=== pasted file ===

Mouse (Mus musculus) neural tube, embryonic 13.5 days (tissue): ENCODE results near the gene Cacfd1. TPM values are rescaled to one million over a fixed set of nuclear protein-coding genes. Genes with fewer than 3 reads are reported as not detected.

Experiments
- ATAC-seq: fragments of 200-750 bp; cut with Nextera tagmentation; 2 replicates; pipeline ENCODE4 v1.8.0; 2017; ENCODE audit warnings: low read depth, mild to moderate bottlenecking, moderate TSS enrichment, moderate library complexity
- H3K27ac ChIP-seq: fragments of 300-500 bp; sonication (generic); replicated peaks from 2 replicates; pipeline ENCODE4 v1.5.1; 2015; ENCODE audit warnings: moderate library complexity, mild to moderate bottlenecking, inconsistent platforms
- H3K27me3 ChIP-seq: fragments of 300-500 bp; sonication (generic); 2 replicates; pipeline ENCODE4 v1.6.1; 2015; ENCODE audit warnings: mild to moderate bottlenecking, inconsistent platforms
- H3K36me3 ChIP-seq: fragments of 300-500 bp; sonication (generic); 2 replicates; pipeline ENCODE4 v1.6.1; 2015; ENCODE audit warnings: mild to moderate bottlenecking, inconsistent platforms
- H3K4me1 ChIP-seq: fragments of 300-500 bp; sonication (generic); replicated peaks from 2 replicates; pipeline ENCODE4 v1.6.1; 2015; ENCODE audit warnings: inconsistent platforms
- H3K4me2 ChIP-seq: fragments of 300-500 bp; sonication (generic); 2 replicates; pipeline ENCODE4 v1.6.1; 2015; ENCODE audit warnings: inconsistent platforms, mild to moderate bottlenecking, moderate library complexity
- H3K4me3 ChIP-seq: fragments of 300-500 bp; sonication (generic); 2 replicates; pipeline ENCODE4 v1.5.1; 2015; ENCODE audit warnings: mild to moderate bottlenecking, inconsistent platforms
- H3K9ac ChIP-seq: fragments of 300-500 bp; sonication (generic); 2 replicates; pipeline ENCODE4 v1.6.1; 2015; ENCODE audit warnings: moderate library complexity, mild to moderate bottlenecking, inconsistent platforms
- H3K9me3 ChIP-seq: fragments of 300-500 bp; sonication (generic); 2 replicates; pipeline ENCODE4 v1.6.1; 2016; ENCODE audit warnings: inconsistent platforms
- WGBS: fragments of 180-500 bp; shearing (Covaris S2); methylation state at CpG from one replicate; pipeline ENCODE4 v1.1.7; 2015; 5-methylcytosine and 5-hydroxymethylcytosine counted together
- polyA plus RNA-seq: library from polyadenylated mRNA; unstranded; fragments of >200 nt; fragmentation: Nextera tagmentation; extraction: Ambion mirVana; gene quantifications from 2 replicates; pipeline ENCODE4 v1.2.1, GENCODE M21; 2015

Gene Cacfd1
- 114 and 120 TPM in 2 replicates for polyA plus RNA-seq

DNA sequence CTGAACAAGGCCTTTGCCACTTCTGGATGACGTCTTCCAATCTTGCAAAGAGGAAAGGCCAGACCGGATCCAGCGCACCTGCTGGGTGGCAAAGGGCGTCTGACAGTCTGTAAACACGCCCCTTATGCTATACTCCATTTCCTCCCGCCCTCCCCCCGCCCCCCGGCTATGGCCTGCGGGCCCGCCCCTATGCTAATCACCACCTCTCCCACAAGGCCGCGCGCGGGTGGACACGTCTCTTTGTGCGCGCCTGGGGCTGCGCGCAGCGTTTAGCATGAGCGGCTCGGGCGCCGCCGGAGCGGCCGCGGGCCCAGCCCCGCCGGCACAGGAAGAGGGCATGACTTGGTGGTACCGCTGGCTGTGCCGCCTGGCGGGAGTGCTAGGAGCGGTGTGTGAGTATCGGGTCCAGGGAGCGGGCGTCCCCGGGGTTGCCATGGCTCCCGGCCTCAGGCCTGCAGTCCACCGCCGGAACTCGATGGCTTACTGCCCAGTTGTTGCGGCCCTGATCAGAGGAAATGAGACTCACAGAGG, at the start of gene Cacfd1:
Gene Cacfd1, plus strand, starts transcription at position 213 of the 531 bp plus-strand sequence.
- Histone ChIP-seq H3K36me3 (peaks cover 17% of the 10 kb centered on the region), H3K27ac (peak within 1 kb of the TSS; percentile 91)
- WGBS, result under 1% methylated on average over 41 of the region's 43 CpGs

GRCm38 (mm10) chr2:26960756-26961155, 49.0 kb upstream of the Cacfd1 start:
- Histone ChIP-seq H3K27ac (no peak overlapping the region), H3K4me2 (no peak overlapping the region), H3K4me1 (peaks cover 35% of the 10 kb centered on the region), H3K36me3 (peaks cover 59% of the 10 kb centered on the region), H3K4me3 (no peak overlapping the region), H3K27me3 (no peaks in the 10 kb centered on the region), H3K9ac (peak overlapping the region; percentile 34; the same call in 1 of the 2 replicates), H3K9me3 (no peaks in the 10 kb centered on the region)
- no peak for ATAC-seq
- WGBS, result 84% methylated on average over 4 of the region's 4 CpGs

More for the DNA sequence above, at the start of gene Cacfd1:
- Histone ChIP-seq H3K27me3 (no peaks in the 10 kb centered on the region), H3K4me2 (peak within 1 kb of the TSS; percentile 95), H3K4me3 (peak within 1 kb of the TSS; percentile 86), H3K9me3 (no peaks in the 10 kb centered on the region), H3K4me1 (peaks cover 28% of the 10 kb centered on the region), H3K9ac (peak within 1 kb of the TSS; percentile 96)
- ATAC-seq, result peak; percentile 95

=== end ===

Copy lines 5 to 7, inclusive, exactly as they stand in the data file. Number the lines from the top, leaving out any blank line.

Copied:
- H3K27me3 ChIP-seq: fragments of 300-500 bp; sonication (generic); 2 replicates; pipeline ENCODE4 v1.6.1; 2015; ENCODE audit warnings: mild to moderate bottlenecking, inconsistent platforms
- H3K36me3 ChIP-seq: fragments of 300-500 bp; sonication (generic); 2 replicates; pipeline ENCODE4 v1.6.1; 2015; ENCODE audit warnings: mild to moderate bottlenecking, inconsistent platforms
- H3K4me1 ChIP-seq: fragments of 300-500 bp; sonication (generic); replicated peaks from 2 replicates; pipeline ENCODE4 v1.6.1; 2015; ENCODE audit warnings: inconsistent platforms